Rorate Caeli

The Sunset of a Papacy. Pope Francis also has his fans against him. By Antonio Socci


Antonio Socci


June 16, 2021

What is happening in the Catholic Church? Are we on the verge of an earthquake? There are lots of signs that would induce us to think so, and the article by Alberto Melloni from the columns of “La Repubblica” yesterday, is really quite sensational, revealing, as it does, the severe split on the part of some progressive Catholics from Pope Francis, whom they used to support enthusiastically.

Melloni, symbol of the “School of Bologna” and the “progressive wing of the Church – initiates his indictment by highlighting that the German Cardinal Marx, in his recent letter of  resignation, “was in effect asking for the Pope’s resignation”.

Marx is the leader of the powerful and affluent German Episcopate, which, through its Synod, seems to want a revolution. The German bishops are historically the supporters of Bergoglio, but their undue haste is not endorsed by him, and now they are plainly disappointed.

Melloni then cites other recent episodes, like the Papal Decree limiting to ten years “the mandate  of the leaders and bodies of lay ecclesial movements”. A norm – according to Melloni – that “constricts the rights of the faithful” and “establishes  the liquidation of the leaders presently serving, in the name of an ideologically defined good.”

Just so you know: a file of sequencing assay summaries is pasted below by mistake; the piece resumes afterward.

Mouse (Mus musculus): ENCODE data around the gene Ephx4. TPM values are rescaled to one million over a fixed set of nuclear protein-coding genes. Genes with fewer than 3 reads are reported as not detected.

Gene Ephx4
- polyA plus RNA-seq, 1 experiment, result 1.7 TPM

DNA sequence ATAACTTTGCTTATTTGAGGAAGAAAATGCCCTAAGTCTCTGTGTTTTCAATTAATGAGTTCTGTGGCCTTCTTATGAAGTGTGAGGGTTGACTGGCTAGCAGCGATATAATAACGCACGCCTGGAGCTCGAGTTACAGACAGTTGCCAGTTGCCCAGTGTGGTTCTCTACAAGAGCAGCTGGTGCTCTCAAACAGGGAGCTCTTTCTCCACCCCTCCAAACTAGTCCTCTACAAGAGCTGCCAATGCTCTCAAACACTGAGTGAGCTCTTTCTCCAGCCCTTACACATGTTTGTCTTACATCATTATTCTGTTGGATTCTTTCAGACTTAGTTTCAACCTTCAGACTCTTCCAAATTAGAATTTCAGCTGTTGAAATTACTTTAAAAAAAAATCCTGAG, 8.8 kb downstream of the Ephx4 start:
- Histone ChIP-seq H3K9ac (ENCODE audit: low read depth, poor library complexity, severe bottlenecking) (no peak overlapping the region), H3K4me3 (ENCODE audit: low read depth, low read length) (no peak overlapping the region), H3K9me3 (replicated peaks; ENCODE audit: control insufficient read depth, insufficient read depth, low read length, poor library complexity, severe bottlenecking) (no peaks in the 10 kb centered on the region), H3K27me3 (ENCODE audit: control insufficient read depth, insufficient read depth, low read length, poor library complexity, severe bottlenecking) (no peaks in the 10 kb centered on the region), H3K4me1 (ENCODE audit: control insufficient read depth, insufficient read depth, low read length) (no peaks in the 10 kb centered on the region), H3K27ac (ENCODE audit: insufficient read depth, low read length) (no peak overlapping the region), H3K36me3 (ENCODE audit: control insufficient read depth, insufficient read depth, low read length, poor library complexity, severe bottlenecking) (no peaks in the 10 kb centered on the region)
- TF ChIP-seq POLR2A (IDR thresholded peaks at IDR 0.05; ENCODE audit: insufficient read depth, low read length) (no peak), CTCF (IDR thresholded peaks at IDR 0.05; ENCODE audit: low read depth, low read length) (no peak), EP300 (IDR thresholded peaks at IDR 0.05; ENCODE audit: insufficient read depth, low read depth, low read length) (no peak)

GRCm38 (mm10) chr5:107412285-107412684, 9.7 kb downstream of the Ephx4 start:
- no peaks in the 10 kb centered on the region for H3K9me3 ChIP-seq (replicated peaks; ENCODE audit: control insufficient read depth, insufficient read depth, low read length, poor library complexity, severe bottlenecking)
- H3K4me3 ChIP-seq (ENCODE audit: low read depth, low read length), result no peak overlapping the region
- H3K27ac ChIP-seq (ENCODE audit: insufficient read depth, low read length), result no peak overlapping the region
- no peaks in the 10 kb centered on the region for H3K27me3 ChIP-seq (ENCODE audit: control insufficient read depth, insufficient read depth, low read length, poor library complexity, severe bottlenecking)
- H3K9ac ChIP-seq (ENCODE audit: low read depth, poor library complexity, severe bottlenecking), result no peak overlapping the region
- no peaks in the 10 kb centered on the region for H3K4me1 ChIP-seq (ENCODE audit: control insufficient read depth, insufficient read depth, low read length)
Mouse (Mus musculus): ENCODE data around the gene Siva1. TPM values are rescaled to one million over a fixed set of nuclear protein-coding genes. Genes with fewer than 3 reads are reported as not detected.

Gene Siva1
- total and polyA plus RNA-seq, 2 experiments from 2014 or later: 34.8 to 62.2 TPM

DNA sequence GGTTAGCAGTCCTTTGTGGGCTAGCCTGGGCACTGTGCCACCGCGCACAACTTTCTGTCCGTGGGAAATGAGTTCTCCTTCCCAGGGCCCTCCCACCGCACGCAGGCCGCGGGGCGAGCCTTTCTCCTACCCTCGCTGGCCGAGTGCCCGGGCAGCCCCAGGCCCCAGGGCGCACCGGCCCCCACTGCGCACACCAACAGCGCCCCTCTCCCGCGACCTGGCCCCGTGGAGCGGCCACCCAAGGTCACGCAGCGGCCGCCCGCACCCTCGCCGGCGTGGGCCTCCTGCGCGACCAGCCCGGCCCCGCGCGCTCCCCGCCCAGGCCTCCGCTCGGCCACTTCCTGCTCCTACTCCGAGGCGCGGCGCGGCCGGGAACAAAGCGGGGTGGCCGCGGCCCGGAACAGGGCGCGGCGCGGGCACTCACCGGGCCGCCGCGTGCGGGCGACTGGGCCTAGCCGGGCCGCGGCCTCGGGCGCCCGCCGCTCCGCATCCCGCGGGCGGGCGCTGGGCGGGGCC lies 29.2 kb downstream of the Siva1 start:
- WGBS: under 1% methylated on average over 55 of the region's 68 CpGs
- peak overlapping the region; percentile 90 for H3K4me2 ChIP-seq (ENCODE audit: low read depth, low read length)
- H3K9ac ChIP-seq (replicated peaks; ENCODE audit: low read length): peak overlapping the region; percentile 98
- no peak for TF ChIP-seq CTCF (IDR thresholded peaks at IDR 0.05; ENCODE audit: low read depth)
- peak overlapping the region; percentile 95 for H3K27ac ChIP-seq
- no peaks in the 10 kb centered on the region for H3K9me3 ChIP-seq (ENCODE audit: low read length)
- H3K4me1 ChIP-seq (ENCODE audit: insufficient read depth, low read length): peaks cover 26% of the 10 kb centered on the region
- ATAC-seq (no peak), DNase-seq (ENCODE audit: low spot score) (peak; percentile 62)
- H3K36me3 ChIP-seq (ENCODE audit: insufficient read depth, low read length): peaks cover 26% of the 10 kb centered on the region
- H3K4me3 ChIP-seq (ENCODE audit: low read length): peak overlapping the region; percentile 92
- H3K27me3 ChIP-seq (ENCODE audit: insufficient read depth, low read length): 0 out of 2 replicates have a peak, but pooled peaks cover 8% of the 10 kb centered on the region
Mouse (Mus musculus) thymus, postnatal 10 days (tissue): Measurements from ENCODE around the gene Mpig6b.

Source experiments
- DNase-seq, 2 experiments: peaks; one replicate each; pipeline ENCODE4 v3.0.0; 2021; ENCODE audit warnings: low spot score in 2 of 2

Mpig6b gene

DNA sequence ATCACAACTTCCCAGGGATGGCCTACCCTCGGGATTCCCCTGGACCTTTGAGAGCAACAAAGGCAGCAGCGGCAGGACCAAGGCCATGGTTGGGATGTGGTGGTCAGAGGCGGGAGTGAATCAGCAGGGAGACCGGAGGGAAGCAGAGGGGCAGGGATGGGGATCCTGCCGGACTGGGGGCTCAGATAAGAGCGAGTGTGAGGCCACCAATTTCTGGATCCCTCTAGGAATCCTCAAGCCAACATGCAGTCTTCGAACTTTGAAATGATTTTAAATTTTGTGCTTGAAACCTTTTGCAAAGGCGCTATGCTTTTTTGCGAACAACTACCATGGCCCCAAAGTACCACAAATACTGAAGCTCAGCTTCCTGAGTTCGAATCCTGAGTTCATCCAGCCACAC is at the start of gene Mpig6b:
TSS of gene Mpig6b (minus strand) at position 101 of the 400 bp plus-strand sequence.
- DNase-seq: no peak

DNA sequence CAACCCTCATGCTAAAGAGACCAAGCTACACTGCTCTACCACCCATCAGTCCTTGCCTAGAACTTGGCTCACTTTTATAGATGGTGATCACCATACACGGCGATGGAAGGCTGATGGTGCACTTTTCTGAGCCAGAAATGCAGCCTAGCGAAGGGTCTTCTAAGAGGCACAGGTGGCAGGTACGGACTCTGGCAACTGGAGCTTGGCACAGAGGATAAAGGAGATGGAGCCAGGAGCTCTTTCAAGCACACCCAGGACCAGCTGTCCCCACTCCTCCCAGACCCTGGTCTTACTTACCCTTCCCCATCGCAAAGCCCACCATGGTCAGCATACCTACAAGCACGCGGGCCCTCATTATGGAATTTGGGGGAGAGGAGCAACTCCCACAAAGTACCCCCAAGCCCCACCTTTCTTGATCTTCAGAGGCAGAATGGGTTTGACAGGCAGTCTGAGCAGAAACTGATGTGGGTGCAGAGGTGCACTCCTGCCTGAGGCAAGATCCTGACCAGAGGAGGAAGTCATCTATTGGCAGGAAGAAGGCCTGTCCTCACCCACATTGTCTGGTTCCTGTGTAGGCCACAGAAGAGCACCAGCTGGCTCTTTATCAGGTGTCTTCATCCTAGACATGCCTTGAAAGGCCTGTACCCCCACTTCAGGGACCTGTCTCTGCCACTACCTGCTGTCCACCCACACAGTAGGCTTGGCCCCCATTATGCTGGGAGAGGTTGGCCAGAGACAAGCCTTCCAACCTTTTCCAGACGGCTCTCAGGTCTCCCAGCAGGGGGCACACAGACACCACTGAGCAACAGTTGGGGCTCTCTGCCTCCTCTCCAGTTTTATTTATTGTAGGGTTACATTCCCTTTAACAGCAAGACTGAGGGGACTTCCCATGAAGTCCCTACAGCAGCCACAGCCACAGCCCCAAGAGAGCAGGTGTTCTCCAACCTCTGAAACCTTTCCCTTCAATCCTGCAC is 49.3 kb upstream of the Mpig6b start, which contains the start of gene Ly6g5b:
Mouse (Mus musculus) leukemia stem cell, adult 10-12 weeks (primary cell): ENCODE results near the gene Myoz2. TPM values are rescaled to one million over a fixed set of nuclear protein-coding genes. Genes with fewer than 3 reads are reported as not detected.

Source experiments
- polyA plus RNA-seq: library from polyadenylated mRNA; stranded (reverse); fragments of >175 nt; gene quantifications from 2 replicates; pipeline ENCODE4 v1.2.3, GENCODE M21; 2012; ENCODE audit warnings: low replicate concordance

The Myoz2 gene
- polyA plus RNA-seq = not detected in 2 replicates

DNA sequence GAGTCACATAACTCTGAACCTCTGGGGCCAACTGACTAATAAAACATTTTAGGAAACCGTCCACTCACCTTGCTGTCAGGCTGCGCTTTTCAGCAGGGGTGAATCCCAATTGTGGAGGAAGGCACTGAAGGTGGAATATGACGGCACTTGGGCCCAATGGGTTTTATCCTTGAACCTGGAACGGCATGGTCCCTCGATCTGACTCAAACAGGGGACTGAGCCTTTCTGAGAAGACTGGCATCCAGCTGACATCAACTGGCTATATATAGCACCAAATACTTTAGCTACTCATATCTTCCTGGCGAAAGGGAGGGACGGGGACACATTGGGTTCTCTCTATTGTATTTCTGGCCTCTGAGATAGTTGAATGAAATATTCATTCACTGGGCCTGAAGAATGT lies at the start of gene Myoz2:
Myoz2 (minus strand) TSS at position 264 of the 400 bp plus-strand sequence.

Moreover, this is about the leaders of the movements, who are very much aligned to the Bergoglian Papacy and who, these past years, have practically faded away: you no longer see their vitality, nor their public appearances (and [therefore] in my view, the decree has some positive aspects).

Then Melloni criticizes the banishment of Enzo Bianchi from his community, which he in fact retains  “harmful to the ecumenical credibility of the Church”.

He then attacks the inspection of the Congregation of the Clergy, ordered by Bergoglio –an “action” Melloni says “that is unprecedented and useless…illustrating what roughness those who have served the Pope loyally are treated with– for example, the retiring Prefect, Cardinal Stella,

It should be borne in mind that Cardinal Stella is thought to be one of the strategists in Bergoglio’s election of 2013, therefore this is another serious rupture in the Pontiff’s world.  Melloni criticizes likewise “the audit of the Vicariate of Rome” arranged by Bergoglio, who is charged with giving ‘credence to chatter”.  

Melloni is extremely harsh about the entire Cardinal Becciu affair. In his view it is likely that “the indictment is still extremely fragile” and we would want to “avoid  a pointed defense which would send world-wide, a trial of the central government.”

Behind these and other episodes, Melloni explains: “some see the excessive influx of coarse advisors; others his authoritarian attitude […..…].  But the increase in such cases, according to the progressive intellectual, “is preparing for a tempest”.

It is not the first “missile” raining down on Bergoglio from the clerical left. But now his increasing isolation appears clear: it’s enough to consider the cases listed by Melloni (Cardinal Marx and the German Bishops, the lay ecclesial movements, Enzo Bianchi, Cardinal Becciu, the Vicariate) to realize that they are all figures and worlds supporting him.

The Argentine Pope is a complex personality, at times difficult to decipher. Some of his initial  emphases on Jesus  touched deep cords like the need for mercy for modern man, but the Gospel says the Good Shepherd is also the Truth made Flesh and asks for conversion.  

In his present solitude, the Pope finds himself having to acknowledge bitterly that his Papacy, for some time now, has been precipitating towards painful failure.